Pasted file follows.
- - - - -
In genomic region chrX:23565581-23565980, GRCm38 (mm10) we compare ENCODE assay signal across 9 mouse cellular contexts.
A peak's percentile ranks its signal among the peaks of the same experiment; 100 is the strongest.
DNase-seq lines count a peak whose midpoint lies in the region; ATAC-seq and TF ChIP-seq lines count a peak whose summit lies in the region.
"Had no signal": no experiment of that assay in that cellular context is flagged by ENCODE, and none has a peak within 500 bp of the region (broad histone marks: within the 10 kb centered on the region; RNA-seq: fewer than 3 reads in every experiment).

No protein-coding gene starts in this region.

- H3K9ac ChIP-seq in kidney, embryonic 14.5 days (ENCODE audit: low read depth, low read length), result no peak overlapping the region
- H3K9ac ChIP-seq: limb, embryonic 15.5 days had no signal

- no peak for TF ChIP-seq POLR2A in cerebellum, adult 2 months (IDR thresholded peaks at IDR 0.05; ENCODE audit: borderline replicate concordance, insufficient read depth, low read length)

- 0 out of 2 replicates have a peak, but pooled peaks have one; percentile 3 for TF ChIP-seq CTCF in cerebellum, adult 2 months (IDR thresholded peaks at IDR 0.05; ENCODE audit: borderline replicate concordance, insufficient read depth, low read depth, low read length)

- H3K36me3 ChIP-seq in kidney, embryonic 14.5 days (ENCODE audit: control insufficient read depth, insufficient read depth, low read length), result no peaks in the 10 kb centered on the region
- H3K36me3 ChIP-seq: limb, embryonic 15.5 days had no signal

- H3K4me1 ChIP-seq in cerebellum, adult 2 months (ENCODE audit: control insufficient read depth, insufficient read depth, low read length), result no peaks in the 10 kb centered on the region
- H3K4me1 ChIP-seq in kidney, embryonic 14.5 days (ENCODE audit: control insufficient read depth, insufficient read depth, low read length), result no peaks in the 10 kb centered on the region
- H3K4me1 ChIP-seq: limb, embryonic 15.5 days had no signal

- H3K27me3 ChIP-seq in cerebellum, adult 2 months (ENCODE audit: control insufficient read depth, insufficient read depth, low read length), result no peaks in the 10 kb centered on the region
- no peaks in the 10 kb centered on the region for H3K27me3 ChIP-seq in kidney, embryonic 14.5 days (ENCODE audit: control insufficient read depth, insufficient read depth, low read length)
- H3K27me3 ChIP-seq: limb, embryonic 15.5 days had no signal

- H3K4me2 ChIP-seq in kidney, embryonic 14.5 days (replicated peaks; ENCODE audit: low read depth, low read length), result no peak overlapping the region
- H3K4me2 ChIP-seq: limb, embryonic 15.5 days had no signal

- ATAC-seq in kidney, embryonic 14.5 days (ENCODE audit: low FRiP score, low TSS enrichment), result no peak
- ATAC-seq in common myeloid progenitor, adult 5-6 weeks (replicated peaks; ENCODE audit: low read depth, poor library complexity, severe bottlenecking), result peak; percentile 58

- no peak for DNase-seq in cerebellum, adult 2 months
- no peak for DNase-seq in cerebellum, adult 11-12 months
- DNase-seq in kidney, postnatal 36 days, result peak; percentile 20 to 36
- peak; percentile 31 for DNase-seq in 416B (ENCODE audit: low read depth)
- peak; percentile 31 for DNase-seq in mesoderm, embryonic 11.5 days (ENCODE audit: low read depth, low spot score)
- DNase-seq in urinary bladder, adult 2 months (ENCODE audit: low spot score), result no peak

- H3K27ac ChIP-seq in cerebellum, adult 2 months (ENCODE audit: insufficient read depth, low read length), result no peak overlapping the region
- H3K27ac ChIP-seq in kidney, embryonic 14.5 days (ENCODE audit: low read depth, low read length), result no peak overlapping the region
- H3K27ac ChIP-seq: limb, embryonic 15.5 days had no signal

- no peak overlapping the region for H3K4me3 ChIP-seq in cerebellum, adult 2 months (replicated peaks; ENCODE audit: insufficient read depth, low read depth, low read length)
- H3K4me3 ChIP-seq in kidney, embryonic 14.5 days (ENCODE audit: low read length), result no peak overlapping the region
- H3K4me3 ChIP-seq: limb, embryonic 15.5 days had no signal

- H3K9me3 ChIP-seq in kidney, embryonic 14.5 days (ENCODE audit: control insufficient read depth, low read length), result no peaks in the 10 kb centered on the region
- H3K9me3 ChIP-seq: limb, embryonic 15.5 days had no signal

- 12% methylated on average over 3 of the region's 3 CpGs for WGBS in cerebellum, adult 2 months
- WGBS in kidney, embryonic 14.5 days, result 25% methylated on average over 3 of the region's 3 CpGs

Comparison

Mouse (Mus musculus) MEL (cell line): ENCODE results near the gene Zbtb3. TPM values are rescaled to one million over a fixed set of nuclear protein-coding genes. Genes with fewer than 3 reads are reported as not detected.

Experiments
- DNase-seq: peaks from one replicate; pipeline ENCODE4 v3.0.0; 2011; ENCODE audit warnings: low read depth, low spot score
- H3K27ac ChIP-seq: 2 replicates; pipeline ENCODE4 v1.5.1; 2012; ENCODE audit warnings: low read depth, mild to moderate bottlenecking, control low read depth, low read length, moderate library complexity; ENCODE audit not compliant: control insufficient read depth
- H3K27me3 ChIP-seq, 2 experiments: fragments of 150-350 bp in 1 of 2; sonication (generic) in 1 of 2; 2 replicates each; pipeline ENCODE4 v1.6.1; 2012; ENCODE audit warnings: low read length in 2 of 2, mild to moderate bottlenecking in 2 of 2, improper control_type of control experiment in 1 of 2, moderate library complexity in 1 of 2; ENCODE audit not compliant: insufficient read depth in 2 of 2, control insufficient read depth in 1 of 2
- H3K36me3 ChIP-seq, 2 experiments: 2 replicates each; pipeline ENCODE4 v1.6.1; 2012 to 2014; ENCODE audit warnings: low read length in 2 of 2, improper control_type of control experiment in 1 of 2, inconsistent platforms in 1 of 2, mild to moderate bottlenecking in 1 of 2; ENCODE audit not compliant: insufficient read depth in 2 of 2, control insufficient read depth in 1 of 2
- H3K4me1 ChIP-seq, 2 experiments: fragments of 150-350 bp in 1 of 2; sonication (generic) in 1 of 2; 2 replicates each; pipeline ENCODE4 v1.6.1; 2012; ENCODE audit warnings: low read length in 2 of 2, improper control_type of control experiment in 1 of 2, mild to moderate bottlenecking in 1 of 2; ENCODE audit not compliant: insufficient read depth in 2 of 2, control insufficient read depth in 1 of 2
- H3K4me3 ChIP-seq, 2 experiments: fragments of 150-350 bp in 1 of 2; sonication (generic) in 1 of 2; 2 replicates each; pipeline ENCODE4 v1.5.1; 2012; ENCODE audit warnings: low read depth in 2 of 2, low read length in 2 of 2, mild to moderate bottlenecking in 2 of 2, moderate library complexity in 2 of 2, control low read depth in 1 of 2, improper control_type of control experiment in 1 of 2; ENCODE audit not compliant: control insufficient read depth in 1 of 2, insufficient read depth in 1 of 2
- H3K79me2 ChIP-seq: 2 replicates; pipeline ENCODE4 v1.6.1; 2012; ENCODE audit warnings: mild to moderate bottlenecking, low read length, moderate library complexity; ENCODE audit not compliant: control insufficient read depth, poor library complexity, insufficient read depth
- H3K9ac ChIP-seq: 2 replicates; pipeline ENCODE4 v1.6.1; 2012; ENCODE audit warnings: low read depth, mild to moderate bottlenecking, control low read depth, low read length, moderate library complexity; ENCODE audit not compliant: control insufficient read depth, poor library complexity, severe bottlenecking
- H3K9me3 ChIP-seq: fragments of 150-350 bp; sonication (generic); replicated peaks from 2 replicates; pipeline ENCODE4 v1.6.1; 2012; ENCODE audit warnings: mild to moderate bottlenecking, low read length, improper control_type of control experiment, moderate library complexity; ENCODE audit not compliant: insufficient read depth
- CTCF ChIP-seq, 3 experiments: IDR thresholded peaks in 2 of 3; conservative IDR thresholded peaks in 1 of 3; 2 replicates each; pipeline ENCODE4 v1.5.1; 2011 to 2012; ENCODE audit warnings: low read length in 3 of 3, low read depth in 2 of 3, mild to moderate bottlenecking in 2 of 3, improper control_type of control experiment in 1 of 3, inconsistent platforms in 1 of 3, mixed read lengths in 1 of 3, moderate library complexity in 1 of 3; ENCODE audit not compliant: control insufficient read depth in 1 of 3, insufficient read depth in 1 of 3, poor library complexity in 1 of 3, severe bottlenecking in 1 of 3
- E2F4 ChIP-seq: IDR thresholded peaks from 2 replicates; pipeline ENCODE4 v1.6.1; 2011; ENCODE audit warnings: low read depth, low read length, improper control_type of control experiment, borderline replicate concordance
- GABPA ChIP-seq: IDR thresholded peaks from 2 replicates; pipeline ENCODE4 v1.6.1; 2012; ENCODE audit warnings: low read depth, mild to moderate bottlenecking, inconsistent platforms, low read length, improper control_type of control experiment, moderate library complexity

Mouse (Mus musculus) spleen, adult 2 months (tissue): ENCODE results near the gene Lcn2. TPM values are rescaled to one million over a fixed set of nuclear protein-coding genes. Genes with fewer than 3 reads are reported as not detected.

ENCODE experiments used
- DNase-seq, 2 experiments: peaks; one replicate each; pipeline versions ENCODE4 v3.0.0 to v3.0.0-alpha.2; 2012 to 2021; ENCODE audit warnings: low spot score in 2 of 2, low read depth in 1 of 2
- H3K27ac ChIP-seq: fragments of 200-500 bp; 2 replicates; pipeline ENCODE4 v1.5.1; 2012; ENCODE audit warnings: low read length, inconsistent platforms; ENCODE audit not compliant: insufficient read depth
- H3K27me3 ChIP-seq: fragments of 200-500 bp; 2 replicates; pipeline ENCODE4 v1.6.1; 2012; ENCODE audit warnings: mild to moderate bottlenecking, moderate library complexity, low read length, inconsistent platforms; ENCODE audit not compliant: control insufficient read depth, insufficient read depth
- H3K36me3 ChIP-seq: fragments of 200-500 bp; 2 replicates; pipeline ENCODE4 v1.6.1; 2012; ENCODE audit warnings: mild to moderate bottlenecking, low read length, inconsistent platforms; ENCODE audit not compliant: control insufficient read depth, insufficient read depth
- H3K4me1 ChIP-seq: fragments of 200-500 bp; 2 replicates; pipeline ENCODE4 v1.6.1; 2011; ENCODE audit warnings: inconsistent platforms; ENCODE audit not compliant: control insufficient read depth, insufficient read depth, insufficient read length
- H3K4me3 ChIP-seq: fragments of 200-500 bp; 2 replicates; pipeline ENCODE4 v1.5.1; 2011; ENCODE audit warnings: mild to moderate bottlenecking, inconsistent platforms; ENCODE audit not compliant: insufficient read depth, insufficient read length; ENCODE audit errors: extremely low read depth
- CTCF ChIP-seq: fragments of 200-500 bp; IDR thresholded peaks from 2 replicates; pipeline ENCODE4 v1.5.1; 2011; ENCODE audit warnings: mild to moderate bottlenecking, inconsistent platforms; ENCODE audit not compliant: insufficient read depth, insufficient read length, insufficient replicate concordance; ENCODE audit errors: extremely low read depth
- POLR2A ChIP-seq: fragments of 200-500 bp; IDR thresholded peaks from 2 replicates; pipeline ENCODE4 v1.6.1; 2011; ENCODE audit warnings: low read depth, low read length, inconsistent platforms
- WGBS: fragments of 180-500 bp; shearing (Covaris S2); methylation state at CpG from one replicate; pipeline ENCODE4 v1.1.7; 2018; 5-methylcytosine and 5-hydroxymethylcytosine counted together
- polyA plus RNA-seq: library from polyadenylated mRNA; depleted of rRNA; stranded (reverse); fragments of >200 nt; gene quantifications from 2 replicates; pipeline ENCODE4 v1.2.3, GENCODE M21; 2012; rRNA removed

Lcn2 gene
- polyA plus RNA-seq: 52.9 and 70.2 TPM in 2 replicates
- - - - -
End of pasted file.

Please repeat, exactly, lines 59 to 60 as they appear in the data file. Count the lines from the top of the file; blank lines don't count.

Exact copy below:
- H3K4me1 ChIP-seq: fragments of 200-500 bp; 2 replicates; pipeline ENCODE4 v1.6.1; 2011; ENCODE audit warnings: inconsistent platforms; ENCODE audit not compliant: control insufficient read depth, insufficient read depth, insufficient read length
- H3K4me3 ChIP-seq: fragments of 200-500 bp; 2 replicates; pipeline ENCODE4 v1.5.1; 2011; ENCODE audit warnings: mild to moderate bottlenecking, inconsistent platforms; ENCODE audit not compliant: insufficient read depth, insufficient read length; ENCODE audit errors: extremely low read depth